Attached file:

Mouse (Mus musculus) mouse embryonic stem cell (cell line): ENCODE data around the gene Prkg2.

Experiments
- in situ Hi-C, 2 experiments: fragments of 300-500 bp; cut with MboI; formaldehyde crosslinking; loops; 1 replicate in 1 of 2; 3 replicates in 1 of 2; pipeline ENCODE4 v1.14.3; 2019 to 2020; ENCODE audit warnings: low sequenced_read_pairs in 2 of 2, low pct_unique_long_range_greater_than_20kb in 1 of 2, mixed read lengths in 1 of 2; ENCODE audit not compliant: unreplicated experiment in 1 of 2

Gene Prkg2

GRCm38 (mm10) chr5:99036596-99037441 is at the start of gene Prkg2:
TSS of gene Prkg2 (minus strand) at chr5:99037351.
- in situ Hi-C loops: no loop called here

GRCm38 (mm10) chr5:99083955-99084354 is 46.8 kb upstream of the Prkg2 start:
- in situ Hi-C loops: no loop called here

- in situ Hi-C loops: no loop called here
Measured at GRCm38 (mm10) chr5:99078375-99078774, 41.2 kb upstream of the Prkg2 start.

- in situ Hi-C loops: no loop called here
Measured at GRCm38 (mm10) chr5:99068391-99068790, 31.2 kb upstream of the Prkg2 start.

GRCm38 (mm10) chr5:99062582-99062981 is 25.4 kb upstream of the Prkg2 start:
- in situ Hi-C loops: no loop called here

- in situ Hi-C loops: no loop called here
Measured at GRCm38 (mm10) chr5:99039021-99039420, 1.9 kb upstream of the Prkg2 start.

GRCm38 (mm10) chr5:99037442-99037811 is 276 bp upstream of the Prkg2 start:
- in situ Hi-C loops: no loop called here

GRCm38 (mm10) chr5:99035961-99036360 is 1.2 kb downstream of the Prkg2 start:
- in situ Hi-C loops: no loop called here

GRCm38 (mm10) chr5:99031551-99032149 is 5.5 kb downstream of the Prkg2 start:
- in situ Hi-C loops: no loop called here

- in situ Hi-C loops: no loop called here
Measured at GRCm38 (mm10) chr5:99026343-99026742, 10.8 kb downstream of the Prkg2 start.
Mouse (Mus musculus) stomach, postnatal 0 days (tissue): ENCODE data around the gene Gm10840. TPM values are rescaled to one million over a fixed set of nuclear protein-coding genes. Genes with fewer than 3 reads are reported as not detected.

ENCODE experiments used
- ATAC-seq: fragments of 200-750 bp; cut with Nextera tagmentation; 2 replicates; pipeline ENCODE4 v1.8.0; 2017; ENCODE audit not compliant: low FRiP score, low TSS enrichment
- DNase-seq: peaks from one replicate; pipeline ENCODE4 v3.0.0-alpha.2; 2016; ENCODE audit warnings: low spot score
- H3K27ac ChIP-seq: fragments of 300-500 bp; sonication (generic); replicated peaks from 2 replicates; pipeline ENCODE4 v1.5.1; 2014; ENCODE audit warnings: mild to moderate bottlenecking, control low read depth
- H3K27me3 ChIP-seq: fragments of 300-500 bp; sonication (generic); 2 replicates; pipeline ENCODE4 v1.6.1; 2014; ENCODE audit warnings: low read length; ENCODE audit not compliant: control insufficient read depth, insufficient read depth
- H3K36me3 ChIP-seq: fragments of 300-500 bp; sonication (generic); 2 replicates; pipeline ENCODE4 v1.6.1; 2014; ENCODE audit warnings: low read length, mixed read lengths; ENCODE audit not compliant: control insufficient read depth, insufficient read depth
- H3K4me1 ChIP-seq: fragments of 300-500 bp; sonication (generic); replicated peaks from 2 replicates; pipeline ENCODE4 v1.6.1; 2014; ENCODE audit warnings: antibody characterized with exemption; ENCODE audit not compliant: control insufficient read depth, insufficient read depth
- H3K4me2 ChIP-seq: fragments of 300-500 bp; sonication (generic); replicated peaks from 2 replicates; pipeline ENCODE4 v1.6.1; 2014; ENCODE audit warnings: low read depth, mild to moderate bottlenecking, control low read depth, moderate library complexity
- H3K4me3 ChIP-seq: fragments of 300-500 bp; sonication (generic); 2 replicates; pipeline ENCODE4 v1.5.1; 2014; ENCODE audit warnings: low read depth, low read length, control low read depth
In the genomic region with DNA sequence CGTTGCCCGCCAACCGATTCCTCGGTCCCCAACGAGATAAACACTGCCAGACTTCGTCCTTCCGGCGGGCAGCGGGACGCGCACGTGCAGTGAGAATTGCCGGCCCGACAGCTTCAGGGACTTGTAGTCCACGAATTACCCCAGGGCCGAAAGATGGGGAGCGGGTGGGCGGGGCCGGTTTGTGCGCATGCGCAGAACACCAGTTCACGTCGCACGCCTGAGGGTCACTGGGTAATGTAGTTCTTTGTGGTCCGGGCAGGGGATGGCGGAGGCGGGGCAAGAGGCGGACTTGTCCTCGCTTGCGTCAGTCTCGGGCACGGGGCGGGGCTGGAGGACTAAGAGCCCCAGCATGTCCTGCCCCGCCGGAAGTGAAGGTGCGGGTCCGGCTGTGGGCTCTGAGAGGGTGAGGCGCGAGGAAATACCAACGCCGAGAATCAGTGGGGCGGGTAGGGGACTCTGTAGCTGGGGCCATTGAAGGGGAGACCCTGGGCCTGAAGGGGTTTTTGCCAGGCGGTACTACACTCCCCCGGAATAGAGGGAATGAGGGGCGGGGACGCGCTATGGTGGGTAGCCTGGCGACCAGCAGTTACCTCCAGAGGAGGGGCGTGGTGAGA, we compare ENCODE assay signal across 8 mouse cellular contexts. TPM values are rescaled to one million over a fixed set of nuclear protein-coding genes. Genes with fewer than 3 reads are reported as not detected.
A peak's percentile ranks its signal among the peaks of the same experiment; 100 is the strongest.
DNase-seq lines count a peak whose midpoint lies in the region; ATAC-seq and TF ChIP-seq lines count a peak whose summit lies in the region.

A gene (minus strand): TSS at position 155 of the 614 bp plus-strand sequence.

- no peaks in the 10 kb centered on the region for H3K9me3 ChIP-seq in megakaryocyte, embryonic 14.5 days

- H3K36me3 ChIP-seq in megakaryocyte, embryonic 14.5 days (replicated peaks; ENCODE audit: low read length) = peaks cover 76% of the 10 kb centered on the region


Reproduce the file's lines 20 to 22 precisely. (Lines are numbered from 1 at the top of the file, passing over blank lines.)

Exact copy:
GRCm38 (mm10) chr5:99035961-99036360 is 1.2 kb downstream of the Prkg2 start:
- in situ Hi-C loops: no loop called here

GRCm38 (mm10) chr5:99031551-99032149 is 5.5 kb downstream of the Prkg2 start: